How cancer treatment is changing for the better


Finding a cure for cancer – the very phrase sends a shiver down the spine, as there is not one of us who has not lost a loved one or been personally affected by cancer. Seeking a cure has become the holy grail in medical research.

A cure per se might still be a long way off, but the range of treatments that are available is growing rapidly, as each passing year delivers new insights and knowledge. Slowly but surely, the outlook for patients suffering from cancer is becoming brighter.

Innovative treatments are becoming available to patients at a faster rate than ever. To put the development into context, over the 12 months from November 2015 to October 2016, the US Food and Drug Administration (FDA) approved some 20 new therapies for a dozen different types of cancer.

Staying informed to make the right choices

This speed of development, along with changing attitudes within the medical profession, meaning that it is more important than ever for patients and their loved ones to stay informed and knowledgeable about their conditions and the available treatments.

A generation ago, we very much placed ourselves in the hands of our doctors when it came to deciding on treatment. Of course, we still rely on them to advise us, but the 21st century is all about choice and personalization. We are not all automotive experts, but we research the pros and cons of different cars and don’t just buy whatever the dealership recommends, so surely, we should make similarly informed decisions when it comes to medical treatment?

It sounds like a strange comparison, but it is a concept that the medical profession is keen to promote and when you think about it, it makes sense. When choosing a car, you might consider running costs compared with performance and comfort. When considering cancer diagnosis and the subsequent treatments, you will be weighing up potential effectiveness against side effects.

Given that a cancer treatment is far more important than any consumer purchase we might make, it seems crazy to think that we go into it with less information or discussion. However, the truth is that doctors have limited time to talk through all the options, and patients are not always in the right frame of mind to think with complete objectivity.

Thankfully, we live in the information age. The internet provides more information than has ever been available before, if you know where to look, and is something that should be used to the utmost. Oncotarget is an ideal online resource that covers the latest news and advances in the subject of oncology.


One of the most rapidly advancing areas is that of immunotherapy. Over the course of 2016, the FDA approved immunotherapy treatments for advanced forms of six different types of cancer.

Immunotherapy uses aspects of the patient’s immune system to combat cancer, either by stimulating it to work harder to attack the cancer cells or by adding man-made proteins that are specifically designed to target and fight cancer.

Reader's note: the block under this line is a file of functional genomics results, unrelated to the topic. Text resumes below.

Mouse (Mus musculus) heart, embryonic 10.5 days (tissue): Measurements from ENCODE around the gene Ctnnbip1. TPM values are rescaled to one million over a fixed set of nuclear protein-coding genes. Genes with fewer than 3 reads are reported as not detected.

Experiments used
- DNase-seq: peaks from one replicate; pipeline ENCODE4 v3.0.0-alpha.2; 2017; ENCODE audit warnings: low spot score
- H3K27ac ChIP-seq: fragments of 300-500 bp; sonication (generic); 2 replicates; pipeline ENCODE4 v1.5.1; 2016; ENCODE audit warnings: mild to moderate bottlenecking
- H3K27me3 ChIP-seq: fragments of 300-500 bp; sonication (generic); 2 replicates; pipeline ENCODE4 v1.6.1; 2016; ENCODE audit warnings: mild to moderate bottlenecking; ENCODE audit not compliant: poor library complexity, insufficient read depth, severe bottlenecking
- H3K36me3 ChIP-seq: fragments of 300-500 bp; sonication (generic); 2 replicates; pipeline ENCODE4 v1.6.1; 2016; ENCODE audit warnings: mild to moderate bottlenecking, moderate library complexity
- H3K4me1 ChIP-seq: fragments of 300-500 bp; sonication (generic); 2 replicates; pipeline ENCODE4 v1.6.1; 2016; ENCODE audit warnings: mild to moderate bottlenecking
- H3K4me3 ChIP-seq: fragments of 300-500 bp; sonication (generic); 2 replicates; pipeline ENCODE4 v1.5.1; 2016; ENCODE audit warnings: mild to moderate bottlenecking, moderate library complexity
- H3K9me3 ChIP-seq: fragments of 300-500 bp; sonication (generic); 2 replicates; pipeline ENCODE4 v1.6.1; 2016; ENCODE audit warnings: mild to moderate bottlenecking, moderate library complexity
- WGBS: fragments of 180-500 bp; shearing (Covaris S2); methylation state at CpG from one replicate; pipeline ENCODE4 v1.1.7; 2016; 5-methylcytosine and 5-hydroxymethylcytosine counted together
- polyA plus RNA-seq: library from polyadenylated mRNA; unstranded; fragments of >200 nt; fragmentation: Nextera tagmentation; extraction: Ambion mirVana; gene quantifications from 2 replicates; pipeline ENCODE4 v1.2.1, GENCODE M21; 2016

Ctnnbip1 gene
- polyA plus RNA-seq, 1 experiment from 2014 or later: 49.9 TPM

For many, the results are genuinely life changing. Immunotherapy literally offers a lifeline when it seems that hope is all but lost. However, it is important to bear in mind that while there have been some exciting results from this type of treatment, the whole discipline of immunotherapy is still very much in its infancy.

The initial range of treatments have shown some remarkable results, but there is still much to be done. Specifically, researchers are focusing on the following shortcomings:

  • Fewer than half the patients treated with immunotherapy saw a benefit
  • Those who benefited often found that the results were short-lived.

Despite the problems, immunotherapy is one of the most exciting branches of cancer treatment being researched, and the work is continuing tirelessly.


Researching rare diseases

Another area that has had a significant impact in cancer research has been the work performed on rare diseases. The connection might not be immediately obvious, but the point is that most rare diseases are linked to problems that can be narrowed down to a specific gene in the patient’s DNA.

This in-depth genetic research opens doors to understand more about cellular biology and gene mutation, which are the processes that lead to the development of cancer.

A bright future

Perhaps the greatest potential lies in a combination of these different research strands. A combination of immunotherapy treatments, gene therapy and, perhaps other better-known cancer treatments like chemotherapy and radiation therapy mean there is more hope for cancer sufferers than ever before. And every year, the possibilities widen.

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